• 26% covered partially, and 5% of elements not covered. Implementers rated their own presentation for the amount of content they covered and class compliance for 153 of 165 class sessions (92%). Implementers nearly always reported covering at least 90% of the material, with only five sessions reported in the range of 76%—90%. Implementers rated the quality ot the program delivered as good to excellent in all but three sessions (which were rated as fair). Classes were rated as moderately to extremely cooperative or compliant in all but 11 sessions, which were rated as “a little bit” cooperative or compliant. Classes were rated as moderately to extremely engaged and interested in all but six sessions, which were rated as “a little bit” engaged and interested.
  • (p. 697)

Additionally, duration of the intervention, including the number of sessions and how long they last; format (e.g., group, individual, community, online vs. in person); a description of the individuals who administered the intervention, and the training and oversight they received in delivering the intervention is helpful for readers to judge whether the intervention program is feasible for administration in their desired setting. If journal restrictions (e.g., page requirements) prohibit this level of detail, such information could be made available through supplemental materials — see Taylor, Stein, Woods, & Mumford’s (2011) publicly available data report. We summarize these descriptors tor the RCTs we identified in Table 44.1.

Investigators should also describe the control condition thoroughly, and explain what the control condition is designed to control. In the studies we reviewed, investigators deployed a wide range of control conditions, including wait-list controls (i.e., no treatment), treatment- as-usual, and active comparison interventions. Control conditions that control tor non-specific aspects of the ADV intervention (e.g., therapist/service-provider contact) are particularly rigorous. These help provide stronger evidence that any observed ADV intervention effects are attributable to the ADV intervention.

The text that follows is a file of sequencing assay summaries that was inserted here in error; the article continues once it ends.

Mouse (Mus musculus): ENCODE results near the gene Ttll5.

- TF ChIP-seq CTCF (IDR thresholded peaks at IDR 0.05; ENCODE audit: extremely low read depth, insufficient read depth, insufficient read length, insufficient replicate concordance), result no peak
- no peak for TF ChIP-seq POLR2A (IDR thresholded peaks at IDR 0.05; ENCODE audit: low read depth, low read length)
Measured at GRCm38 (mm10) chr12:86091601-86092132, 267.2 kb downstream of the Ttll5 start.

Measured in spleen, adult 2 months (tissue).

Allocation of participants to treatment and control conditions

Random assignment to treatment and control conditions serves multiple purposes in the evaluation of ADV program effects. Perhaps the most important is to increase the likelihood that the intervention and control groups are equivalent on key study variables at the outset (Kleijnen, Gotzshe, Kunz, Oxman, & Chalmers, 1997). Key variables include such things as demographic characteristics, the outcomes of interest (e.g., dating violence perpetration), and variables targeted by the intervention or potentially linked to the outcome of interest. The practice of random assignment involves the generation ot a random allocation sequence, so that the pattern ot unit (individuals, classrooms, schools) assignment to the treatment and control conditions is not predictable. Random assignment procedures range from simple to quite complex, and investigators should clearly report the methods used to generate the random allocation sequence, as well as allocation concealment procedures. To provide an example, Baiocchi and colleagues (2017) detail the specific randomization algorithm used in their supplemental material:

The study’s statistician used a nonbipartite matching algorithm to find optimal matched pairs (4). The characteristics and assignments of the matched-pairs design are summarized in Table 2. A binary vector of length 16, representing the 16 matched pairs, was created using the sample function in R. A 1 (intervention) or a 0 (SOC) was sampled for each of the 16 entries in the vector, with the probability ot sampling a 1 being 'A. This approach ensures that each school had an equal probability of being assigned to the intervention.

(ESM 1 p. 2)

Random assignment to condition increases the likelihood of equivalent groups, but it does not guarantee it. Thus, investigators should ideally report each group s characteristics at baseline, as was done by DePrince and colleagues (2015):

[W]e evaluated equivalence of the adolescents in the three groups (RD/EF, SL/F, and no-treatment groups) in terms of a host of demographic (e.g., age, ethnicity, placement type, school level) and individual difference (e.g., violence exposure, previous healthy relationship classes) factors. The only significant group difference noted related to witnessing domestic violence: 85% ot youth in the SL/F group reported witnessing domestic violence relative to 55% in the RD/EF and 67% in the no-treatment group (f = 14.22; p = .001).